Google’s John Mueller answered a question about what to do about spammy links. The links and a subsequent “penalty” coincided with the date of one of Google’s 2021 spam updates.
Mueller provided guidance for this specific situation.
Spammy Links and Correlations
The person asking the question related that spam sites were linking to non-existent pages and triggering a 404 response.
Google Search Console may alert publishers to 404 error responses but that in itself is not a problem.
Referring to them as “errors” implies that there’s something to fix. But the word “error” simply means that a browser request for a web page resulted in the server responding that the browser request is in error because the requested page was not found.
The use of the word error in the context of a 404 Page Not Found response means that the error is on the browser side.
The W3C, the non-profit HTML standards body states that the error in on the side of the client (which means the browser or a web crawler) that is making a request for a web page has made an error because the page was not found.
W3C documentation states:
“The 4xx class of status code is intended for cases in which the client seems to have erred.”
The 404 response code is called, 404 Not Found in the W3C documentation:
“10.4.5 404 Not Found
“The server has not found anything matching the Request-URI.”
So the fact that a spam site was triggering 404 page not found responses doesn’t mean it’s harmful.
And Mueller shows in his answer why links that cause 404s are neutral.
This is the question:
“What can we do if we have thousands of spammy links that are continuously placed as backlinks on malicious domains?
They contain spammy keywords and cause 404s on our domain.
We see a strong correlation between these spammy links and a penalty that we got after a spam update in 2021.
We disavowed all the spammy links and we reported the domain which is listed as a source of the link spam.
What we else can we do?”
John Mueller answered in three parts, first addressing the what the importance of the 404 response is and the second part addressed the disavow.
Lastly he suggests what the person asking the question should do.
Links to Missing Pages Are Dropped
The first part of the answer noted how Google treats links to pages that do not exist.
“I think this is always super frustrating as a site owner.
When you look at it, you’re like, someone else is ruining my chances in the search results.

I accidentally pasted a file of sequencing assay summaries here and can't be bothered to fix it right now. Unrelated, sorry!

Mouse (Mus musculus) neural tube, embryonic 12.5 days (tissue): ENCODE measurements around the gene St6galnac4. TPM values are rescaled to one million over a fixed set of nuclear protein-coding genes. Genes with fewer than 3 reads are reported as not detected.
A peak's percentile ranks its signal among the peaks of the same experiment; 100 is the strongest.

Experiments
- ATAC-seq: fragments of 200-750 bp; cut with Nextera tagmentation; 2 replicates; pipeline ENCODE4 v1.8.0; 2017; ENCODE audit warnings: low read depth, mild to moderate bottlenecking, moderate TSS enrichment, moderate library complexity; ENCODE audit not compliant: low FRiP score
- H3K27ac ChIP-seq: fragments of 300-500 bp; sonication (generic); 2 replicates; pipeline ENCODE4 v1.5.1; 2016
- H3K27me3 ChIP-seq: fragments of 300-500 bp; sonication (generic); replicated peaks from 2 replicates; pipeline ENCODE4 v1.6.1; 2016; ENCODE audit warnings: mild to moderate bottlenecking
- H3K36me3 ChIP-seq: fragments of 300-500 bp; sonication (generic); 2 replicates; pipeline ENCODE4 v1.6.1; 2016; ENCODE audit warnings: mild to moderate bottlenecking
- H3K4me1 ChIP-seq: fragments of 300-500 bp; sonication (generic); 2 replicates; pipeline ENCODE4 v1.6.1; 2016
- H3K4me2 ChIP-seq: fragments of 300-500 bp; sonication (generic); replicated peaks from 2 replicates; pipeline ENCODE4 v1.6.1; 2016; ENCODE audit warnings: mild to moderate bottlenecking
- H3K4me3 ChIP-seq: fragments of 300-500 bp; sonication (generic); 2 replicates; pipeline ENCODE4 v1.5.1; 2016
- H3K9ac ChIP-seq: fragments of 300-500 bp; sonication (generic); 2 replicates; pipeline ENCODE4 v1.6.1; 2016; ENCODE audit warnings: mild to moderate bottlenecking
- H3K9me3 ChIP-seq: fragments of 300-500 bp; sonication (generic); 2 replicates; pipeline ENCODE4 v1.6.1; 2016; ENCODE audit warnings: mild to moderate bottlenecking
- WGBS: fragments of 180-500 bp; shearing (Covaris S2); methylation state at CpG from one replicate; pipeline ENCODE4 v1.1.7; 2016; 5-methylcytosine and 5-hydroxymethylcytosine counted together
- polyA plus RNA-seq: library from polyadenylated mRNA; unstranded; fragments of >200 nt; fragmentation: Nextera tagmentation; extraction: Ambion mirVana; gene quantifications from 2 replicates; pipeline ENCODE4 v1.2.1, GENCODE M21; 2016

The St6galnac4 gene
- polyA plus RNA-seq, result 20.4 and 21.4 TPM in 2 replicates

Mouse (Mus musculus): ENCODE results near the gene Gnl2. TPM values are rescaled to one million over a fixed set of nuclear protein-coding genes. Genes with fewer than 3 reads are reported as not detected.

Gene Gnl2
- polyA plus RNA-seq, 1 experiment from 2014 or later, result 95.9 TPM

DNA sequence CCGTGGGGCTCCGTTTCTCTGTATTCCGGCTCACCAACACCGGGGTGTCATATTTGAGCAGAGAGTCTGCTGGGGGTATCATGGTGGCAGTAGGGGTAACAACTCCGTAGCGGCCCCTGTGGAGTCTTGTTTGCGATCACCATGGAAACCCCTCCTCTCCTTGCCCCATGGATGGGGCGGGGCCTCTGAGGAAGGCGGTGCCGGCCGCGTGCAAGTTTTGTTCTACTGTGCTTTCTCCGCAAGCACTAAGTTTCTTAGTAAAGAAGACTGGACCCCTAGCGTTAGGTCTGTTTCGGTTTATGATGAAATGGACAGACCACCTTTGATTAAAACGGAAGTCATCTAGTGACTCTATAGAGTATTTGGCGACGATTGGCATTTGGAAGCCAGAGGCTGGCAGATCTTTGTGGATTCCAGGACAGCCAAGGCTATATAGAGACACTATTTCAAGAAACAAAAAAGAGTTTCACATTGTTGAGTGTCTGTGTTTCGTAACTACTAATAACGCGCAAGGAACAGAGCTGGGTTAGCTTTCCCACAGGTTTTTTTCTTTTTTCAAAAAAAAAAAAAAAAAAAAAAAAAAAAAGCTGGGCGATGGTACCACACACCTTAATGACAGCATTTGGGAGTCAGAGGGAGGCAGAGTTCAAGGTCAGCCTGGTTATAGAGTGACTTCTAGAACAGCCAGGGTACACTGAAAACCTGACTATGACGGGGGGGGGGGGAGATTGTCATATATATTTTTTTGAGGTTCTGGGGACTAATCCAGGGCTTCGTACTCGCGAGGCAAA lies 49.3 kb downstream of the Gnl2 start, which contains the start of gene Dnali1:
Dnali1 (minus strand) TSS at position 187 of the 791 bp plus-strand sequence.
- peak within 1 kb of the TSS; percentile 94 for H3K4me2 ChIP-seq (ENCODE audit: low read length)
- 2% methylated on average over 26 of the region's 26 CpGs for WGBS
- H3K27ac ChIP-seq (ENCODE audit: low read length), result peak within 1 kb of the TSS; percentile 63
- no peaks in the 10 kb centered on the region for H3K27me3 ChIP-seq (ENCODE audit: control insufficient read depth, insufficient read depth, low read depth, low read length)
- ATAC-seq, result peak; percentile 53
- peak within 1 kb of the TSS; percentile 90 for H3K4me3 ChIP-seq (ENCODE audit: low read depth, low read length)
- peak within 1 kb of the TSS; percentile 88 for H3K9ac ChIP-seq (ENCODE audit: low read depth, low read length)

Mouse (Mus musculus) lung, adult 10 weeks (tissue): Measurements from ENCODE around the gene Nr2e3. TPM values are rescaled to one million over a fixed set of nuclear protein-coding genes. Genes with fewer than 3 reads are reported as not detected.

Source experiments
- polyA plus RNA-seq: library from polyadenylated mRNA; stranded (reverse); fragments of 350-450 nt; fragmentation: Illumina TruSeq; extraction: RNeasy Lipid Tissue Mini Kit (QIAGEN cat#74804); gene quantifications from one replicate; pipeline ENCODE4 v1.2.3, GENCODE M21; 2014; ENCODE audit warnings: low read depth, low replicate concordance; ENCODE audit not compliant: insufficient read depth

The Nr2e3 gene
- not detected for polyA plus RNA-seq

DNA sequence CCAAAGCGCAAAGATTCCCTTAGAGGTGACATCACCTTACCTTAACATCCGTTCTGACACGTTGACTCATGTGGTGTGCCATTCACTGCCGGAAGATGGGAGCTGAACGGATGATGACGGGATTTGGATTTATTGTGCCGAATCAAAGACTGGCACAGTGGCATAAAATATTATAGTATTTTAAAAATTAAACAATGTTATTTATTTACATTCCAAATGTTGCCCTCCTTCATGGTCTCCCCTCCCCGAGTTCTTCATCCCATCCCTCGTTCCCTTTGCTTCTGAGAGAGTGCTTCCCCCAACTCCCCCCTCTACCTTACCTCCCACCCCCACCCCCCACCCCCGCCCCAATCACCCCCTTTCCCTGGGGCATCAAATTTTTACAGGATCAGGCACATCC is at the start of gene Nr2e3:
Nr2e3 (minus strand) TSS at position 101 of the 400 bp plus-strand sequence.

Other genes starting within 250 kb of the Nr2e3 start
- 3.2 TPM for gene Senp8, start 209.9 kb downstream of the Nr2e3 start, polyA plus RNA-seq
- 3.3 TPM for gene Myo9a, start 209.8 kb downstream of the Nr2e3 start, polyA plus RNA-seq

But there are two things I think that are important to mention in this particular case.
On the one hand, if these links are pointing to …pages on your website that are returning 404, so they’re essentially linking to pages that don’t exist, then we don’t take those links into account because there’s nothing to associate them with on your website.
Essentially people are linking to a missing location and then we’ll say, well, like, what can we do with this link, we can’t connect it to anything, so we will drop it.
So that’s kind of the first part, like a lot of those are probably already dropped.”
This aspect of the spammy links, that they’re pointing to non-existent pages, means that Google wasn’t counting those links at all. Those links made zero difference and could not have been the cause of a spam-related ranking drop.
Disavows Further Took Links Out of the System
“The second part is you mentioned you disavowed those spammy backlinks and especially if you mentioned that these are link from a handful of domains then you can do that with the domain entry in the disavow backlinks tool.
And that essentially takes them out of our system as well.
So we will still list them in search console and you might still find them there and kind of be a bit confused about that but essentially they don’t have any effect at all.
If they’re being disavowed then we tell our systems that these should not be taken into account, neither in a positive nor a negative way.”
Google’s John Mueller Discussing Spammy Links
What Really Caused the Ranking Drop
This is the part that many publishers and SEOs have a hard time seeing clearly. It’s appears obvious that spammy links correlate exactly with the dates of a given Google update. But that’s a false correlation.
But if you think your site is perfect and see those spammy links, then the spammy links get blamed. But as Mueller showed, in this particular situation that was not the case.
The cause of the ranking drop was something else.
“So from a practical point of view, both from the 404 side and from the disavow, probably those links are not doing anything negative to your website.
And if you’re seeing kind of significant changes with regards to your website in search, I would not focus on those links but rather kind of look further and that could be within your own website.
Kind of to understand a little bit better what is actually the value that you’re providing there, what can you do to really stand up above all of the other websites with regards to kind of the awesome value that you’re providing users, how can you make that as clear as possible to search engines.
That’s kind of the direction that I would take there.
So, not lose too much time on those spammy backlinks. You can just disavow the whole domain that they’re coming from and then move on.
There’s absolutely nothing that you need to do there.
And especially if they’re already …linking to 404 pages, they’re already kind of ignored.”
There are multiple takeaways in Mueller’s answer.
- Links to 404 pages are dropped by Google and have no effect, neither bad or good.
- If disavowing spam links doesn’t help after a couple months then maybe the original issue isn’t the links, it’s something else.
- Keep an open mind that the troubled site isn’t perfect and that there is a problem with it that must be diagnosed.
Read Google’s 404 Response Explainer
Do 404s hurt my site?
What to do About Spammy Links
Watch Google’s John Mueller at the 20:54 minute mark: